Trading Gold Stocks in 2009
The price of gold and the trading of gold stocks are hot topics in recent times. The price of gold is a well-studied area with plenty of information and opinions on the secular bull trend in gold. The correlation of gold stocks to the price of gold is a topic of interest for people trading gold stocks. An item of importance is the HUI Gold Bugs index on the AMEX (American Stock Exchange).
If you tried to buy gold stocks in August or September of 2008, you undoubtedly would have found yourself being stopped out as gold stocks were on a decline searching for a bottom. The HUI was around 300 in September and bottomed around 150 at the end of October. Near the end of January/2009, the HUI was back up to 300.
Supposing you did your due diligence and managed to buy gold stocks in the October/2008 timeframe and held it, you would be confronted with an interesting situation in February/2009. Having seen your investment double, what should you do? Should you take profit on your investment now and wait on the sidelines in anticipation of a correction in the price of gold and gold stocks? Should you continue to hold in anticipation of a further rise in gold? The $1000/ounce mark is on the horizon for gold with predictions abound on how high gold will reach, and when.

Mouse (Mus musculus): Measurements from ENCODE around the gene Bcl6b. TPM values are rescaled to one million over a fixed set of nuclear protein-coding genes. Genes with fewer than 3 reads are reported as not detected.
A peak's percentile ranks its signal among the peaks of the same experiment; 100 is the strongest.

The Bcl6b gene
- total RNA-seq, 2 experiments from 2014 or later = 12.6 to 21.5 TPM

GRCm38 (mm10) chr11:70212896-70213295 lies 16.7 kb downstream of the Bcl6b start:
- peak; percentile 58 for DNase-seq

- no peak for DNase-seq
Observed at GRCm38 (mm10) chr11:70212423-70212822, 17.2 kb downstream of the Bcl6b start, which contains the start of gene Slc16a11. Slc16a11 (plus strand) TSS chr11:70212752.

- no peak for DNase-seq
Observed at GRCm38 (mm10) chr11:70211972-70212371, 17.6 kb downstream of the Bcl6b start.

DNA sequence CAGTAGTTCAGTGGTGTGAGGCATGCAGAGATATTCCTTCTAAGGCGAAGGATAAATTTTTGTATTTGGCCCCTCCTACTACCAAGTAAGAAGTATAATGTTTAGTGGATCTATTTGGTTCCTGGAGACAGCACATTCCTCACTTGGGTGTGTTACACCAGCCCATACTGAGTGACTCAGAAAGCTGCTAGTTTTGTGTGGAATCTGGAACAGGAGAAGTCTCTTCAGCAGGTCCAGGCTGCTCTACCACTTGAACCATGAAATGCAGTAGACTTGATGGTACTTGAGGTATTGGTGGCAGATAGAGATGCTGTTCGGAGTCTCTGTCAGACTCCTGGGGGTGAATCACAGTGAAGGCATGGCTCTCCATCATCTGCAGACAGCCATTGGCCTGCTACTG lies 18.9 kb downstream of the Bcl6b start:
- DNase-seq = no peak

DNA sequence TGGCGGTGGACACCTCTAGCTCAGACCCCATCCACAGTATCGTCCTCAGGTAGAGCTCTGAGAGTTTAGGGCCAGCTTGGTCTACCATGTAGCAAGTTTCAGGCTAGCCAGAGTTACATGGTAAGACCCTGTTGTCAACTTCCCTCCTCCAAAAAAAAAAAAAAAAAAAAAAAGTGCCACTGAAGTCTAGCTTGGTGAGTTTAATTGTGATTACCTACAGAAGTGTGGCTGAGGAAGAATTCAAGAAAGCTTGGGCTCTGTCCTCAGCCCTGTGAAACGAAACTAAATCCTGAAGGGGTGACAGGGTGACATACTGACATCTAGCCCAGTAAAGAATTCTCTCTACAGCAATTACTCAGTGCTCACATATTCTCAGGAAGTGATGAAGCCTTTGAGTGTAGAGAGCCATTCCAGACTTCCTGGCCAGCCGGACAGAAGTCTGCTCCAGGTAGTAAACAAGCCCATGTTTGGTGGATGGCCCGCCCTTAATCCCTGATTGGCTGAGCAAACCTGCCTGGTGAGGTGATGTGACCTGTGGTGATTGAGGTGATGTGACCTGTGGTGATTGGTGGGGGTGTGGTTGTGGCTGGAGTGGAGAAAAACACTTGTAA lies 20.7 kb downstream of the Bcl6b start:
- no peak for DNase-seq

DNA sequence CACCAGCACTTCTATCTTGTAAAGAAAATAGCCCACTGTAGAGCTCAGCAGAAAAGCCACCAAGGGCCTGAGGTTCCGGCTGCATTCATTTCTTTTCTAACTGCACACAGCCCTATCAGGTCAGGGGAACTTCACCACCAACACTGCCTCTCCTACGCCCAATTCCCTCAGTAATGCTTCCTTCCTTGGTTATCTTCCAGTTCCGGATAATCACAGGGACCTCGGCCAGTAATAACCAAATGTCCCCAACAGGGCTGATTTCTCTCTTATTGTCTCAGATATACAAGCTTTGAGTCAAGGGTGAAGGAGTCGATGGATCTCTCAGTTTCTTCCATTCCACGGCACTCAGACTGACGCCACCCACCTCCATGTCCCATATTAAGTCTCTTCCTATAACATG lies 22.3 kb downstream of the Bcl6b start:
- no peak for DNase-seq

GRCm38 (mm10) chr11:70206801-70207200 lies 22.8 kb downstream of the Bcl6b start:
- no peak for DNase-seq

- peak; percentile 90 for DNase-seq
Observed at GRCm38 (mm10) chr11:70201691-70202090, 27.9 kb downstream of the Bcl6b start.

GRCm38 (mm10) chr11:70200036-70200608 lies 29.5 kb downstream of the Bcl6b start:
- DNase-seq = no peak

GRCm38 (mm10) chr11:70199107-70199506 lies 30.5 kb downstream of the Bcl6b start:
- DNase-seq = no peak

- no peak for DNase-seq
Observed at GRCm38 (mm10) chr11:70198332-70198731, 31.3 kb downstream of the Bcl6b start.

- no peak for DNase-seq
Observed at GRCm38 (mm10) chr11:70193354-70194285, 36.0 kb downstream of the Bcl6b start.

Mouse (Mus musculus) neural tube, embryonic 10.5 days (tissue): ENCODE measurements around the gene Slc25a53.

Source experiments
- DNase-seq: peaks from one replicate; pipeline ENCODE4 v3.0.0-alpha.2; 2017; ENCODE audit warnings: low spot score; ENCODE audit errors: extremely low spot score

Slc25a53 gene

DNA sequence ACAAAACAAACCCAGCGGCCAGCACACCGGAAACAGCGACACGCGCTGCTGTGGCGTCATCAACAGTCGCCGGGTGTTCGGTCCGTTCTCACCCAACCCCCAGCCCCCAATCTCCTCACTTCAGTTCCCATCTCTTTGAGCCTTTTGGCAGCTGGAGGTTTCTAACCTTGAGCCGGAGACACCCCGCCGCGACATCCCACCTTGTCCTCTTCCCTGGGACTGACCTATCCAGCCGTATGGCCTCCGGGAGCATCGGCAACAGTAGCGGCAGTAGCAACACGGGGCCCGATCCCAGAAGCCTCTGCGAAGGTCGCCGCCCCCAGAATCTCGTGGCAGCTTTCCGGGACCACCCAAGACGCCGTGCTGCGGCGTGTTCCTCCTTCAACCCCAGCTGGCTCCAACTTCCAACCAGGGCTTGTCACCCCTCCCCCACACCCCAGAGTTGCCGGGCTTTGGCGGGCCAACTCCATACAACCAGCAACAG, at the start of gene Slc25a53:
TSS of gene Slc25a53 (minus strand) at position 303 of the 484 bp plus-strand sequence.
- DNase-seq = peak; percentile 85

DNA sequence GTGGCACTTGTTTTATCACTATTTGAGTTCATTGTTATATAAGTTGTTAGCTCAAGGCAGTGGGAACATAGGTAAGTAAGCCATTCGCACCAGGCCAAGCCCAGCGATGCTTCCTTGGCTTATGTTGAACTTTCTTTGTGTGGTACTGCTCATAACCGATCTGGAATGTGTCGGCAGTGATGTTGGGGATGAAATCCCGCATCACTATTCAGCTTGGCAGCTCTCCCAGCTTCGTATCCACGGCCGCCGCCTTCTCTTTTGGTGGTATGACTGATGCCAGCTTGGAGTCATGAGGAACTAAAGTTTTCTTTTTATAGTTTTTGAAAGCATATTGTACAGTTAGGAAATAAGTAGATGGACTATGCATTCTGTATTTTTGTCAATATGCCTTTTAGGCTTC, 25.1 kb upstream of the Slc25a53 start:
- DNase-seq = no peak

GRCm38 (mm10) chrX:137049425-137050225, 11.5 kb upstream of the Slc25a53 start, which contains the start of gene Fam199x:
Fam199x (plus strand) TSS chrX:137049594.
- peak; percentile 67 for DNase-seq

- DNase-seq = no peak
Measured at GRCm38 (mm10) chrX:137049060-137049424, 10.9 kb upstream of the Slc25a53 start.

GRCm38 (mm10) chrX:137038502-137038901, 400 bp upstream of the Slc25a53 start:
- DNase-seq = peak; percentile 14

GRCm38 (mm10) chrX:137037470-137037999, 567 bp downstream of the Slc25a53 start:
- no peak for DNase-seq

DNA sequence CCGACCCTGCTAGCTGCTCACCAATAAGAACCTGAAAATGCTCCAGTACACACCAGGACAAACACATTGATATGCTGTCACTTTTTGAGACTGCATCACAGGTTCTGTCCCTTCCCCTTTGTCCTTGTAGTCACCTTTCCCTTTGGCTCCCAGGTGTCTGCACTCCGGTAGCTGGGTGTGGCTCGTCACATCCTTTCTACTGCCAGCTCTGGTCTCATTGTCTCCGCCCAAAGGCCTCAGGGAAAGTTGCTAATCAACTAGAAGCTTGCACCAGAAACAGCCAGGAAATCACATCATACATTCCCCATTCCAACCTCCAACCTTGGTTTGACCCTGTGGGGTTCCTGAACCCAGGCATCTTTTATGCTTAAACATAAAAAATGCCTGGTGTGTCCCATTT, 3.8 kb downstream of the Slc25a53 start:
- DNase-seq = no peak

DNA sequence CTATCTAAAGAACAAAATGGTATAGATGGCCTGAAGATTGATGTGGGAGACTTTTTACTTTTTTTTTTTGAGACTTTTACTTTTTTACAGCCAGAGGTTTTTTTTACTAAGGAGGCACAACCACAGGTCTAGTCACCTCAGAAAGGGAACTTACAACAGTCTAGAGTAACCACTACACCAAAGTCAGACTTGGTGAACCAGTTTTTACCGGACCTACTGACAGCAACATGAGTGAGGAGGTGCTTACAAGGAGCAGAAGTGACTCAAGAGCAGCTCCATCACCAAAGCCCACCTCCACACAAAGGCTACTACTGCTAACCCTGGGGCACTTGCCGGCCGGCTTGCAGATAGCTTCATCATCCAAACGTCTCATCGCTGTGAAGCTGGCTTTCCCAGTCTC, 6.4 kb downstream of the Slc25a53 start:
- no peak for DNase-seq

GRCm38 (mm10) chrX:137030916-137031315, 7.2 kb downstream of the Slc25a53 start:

Let’s take a particular gold stock as an example for further discussion. Kinross Gold, KGC on the NYSE (New York Stock Exchange) and K on the TSX (Toronto Stock Exchange), is a HUI component. K on the TSX was at a low of $8.96 on October 24, 2008 and a high of $24.66 on January 20, 2009. Taking profit would yield $15.70 per share. An investor may choose not to take profit and continue to hold for long-term investment.
What if the predictions on the price of gold do not turn out? What if there is a correction in the price of gold? What if Kinross Gold diverges from its correlation with the price of gold, and suffers a pullback on its own? Do you take profits now, wait for the correction and then buy back later?
As an alternative, trading K on the basis of stock price trends (rise and drop cycles) can be equally profitable and allows for profits to be realized in real terms with continuing ability to react to the price movement of the stock. It is vitally important to use a good technical analysis method with the capability to react to price trends. Buy at the “valleys” and sell at the “peaks” in the stock chart.
Ctabs analysis indicates a profit of $17.43 per share of K would be possible based on long and short positions traded during the period from October 24, 2008 to January 20, 2009.
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